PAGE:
Electron impact mass spectrometry of alkanes in supersonic molecular beams

Shai Dagan, Aviv Amirav*

*Corresponding author for this work

Research output: Contribution to journalArticlepeer-review

Abstract

The electron impact mass spectrometry of straight chain alkanes C8H18-C40H82, squalane, methylstearate, 1-chlorohexadecane, 1-bromohexadecane, and dioctylphthalate was studied by sampling them with supersonic molecular beams. A fly-through Brink-type electron impact ion source was used, utilizing a vacuum background ion filtration technique based on differences between the kinetic energy of the supersonic beam species and that of thermal molecules. The 70-eV electron impact mass spectra of all the alkanes were characterized by a pronounced or dominant molecular weight peak together with all the fragment ions normally exhibited by the standard thermal 70-eV EI mass spectra. In contrast, the NIST library of most of these molecules did not show any molecular weight peak. By eliminating the intramolecular thermal vibrational energy we gained control over the degree of molecular ion fragmentation by the electron energy. At an electron energy of 18 eV the molecular ion dissociation was further reduced considerably, with only a small absolute reduction in the peak height by less than a factor of 2. The effect of vibrational cooling increased with the molecular size and number of atoms. Pronounced differences were observed between the mass spectra of the straight chain triacontane and its branched isomer squalane. Similar mass spectra of octacosane (C28H58) achieved with 70-eV EI in a supersonic molecular beam were obtained with a magnetic sector mass spectrometer by using an electron energy of 14 eV and an ion source temperature of 150 °C. However, this ion source temperature precluded the gas chromatography—mass spectrometry (GC-MS) of octacosane. The GC-MS of alkanes was studied with an ion trap gas chromatograph—mass spectrometer at an ion source temperature of 230 °C. Thermal peak tailing was observed for C20H42 and heavier alkanes, whereas for C28H58 and heavier alkanes the severe peak tailing made quantitative GC-MS impractical. In contrast, no peak tailing existed even with C40H82 for GC-MS in supersonic molecular beams. The minimum detected amount of eicosane (C20H42) was shown to be 60 fg. This was demonstrated by using single ion monitoring with the quadrupole mass analyzer tuned to the molecular weight peak of 282 u. The coupling of electron impact mass spectrometry in supersonic molecular beams with hyperthermal surface ionization and a fast GC-MS inlet is briefly discussed.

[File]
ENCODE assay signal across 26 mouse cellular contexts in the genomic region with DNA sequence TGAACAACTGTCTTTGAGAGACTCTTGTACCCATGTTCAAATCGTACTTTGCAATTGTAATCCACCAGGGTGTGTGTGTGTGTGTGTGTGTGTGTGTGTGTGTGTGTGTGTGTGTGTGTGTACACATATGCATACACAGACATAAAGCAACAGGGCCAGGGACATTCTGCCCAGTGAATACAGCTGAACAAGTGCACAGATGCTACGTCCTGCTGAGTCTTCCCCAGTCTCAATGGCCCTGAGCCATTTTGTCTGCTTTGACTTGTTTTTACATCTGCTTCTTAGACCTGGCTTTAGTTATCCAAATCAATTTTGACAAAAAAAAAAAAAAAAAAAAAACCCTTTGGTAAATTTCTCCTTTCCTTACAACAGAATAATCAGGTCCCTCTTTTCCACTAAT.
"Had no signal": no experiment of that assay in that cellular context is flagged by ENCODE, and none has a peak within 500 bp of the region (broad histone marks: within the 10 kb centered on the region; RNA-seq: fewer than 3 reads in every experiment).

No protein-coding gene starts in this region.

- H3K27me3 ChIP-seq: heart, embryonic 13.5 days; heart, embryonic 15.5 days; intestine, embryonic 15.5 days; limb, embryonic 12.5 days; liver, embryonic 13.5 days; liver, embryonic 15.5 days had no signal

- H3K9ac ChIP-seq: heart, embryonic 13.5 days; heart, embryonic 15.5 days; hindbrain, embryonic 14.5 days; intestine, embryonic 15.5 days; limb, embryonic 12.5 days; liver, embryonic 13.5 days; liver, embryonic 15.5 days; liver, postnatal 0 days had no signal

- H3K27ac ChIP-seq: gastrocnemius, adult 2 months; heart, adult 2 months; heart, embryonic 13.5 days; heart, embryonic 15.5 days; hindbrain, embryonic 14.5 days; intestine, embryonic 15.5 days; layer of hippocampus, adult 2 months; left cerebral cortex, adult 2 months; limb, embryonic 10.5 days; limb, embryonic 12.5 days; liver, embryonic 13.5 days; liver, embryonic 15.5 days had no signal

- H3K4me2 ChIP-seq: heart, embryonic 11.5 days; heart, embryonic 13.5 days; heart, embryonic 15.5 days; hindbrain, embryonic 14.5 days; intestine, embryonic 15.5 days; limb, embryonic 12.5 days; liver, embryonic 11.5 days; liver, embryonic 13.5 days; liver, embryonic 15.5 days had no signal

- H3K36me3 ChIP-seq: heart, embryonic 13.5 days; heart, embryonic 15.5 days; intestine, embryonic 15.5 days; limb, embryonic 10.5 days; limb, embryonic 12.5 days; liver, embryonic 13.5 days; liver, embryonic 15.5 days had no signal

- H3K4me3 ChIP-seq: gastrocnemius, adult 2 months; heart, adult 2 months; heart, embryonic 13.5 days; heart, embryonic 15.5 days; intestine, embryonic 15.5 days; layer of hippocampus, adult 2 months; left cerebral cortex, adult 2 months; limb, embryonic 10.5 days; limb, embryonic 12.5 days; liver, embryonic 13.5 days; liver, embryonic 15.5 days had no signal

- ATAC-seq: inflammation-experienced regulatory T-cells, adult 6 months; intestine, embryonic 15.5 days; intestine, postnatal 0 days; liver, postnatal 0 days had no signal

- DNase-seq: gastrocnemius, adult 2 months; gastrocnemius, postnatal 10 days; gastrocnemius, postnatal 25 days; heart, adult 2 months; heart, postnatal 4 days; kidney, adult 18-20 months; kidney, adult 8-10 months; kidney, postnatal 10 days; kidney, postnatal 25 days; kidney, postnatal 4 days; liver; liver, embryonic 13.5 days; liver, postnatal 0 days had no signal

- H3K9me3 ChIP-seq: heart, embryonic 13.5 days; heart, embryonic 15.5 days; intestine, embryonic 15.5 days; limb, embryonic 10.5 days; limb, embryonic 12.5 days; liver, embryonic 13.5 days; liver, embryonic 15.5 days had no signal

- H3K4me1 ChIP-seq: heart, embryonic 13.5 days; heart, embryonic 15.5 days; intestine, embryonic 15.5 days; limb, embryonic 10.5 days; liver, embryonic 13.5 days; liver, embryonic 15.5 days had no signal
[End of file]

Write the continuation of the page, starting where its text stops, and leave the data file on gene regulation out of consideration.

Original languageEnglish
Pages (from-to)120-131
Number of pages12
JournalJournal of the American Society for Mass Spectrometry
Volume6
Issue number2
DOIs
StatePublished - 1995

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